2015 was a big year for building permits. This year, Accela led a coalition of civic technology companies and other stakeholders in the development of the first ever shared data specification for building permit data . This new standard is being implemented in cities across the country and will provide new and powerful insights into the operation of cities and the changing character of communities. To demonstrate the power of this new standard, we’re updating our year-end building permit review web app from last year to showcase four jurisdictions that are now publishing data in the new Building and Land Development Specification (BLDS) format. You can view our updated building permit review application here . This is a remarkably simple application – built with open source components and hosted on GitHub . But it provides some useful insights into the permitting activities of these four jurisdictions. For example, while permit...
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Civicist Guest Blog: What CitiStat Staffers Should Know about Open Data

Civicist Guest Blog: What CitiStat Staffers Should Know about Open Data
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The below is a reprint of my guest post on the Civicist blog earlier this year. You can find the original post here . One of the realities of being a chief data officer is that your day is often filled with meetings where you are the least popular person in the room. Working with government agencies to release data — particularly if agencies are new to the open data process, or if the data in question has not been released before — can be challenging. Releasing open data can invite scrutiny of agency operations from the public and the media. Agencies may view releasing open data as falling outside of their core mission, particularly if their plate is already full and there is little or no funding to support the work that needs to be done to make data available. Working with agencies to release data can be a...
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Announcing BLDS 1.0

Announcing BLDS 1.0
In May, I described a months-long process that was focused on the development of a new building permit data standard called the Building and Land Development Specification (BLDS, pronounced “builds”). When we discussed our work in helping to develop this standard, we made specific note of the importance of building permit data: “A shared standard for building permit data that can be adopted by multiple governments will help foster the development of new solutions that can be shared between jurisdictions. It will allow for analysis across jurisdictions, helping to highlight what works well and what doesn't. And, most importantly, it can help foster a better understanding of the permit process — which can have a direct impact on the neighborhoods we live in — by ensuring a common vocabulary for important events and activities.” Last week, we announced the  release of BLDS version 1.0 , which means that the standard...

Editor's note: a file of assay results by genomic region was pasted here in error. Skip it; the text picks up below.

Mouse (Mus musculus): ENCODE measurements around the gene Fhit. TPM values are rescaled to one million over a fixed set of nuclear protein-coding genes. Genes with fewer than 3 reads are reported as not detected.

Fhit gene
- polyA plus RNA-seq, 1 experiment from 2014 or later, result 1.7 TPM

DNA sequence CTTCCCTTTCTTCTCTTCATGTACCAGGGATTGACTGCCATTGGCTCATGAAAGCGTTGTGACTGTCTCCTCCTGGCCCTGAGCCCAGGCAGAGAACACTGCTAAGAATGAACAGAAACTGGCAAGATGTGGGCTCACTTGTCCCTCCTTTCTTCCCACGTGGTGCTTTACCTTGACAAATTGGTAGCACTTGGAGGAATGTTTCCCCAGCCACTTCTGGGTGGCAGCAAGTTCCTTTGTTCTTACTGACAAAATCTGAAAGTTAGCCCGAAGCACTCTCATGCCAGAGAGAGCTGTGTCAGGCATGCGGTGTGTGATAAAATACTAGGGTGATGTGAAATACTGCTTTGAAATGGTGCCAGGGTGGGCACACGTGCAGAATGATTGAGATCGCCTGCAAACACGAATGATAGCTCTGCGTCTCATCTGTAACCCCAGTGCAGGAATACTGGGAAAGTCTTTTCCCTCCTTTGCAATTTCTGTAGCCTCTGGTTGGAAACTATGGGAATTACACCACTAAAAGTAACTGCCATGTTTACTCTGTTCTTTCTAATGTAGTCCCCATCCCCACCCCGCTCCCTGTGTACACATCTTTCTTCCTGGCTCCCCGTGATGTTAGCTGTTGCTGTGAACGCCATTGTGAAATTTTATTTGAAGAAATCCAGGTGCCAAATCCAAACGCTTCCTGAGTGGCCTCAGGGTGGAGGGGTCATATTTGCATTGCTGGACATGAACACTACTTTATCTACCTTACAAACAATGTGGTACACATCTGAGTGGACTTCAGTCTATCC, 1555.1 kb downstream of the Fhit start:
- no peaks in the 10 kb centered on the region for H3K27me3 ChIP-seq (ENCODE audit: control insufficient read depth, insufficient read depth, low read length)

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Civic Innovation in the Triangle

Civic Innovation in the Triangle
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This past weekend, a CityCamp unconference and hackathon were held in the Research Triangle area of North Carolina. Long known as a home for technology innovators, the area has hosted a CityCamp event for the last five years, and the event is now marketed statewide. I had the privilege to present as a keynote speaker at this year's event and to attend the weekend hackathon. CityCamp NC is an "unconference," where attendees collaboratively decide on the agenda for the event in a brainstorming session that takes place shortly after the event begins. CityCamp NC was also complemented by some planned sessions run by APPCityLife (an Accela Development partner) and Girl Develop It . A full house at Girl Develop It RDU's training session at CityCamp NC. In addition, a panel discussion kicked off the event where innovative uses of geospatial data by municipal governments in the state were showcased. Accela...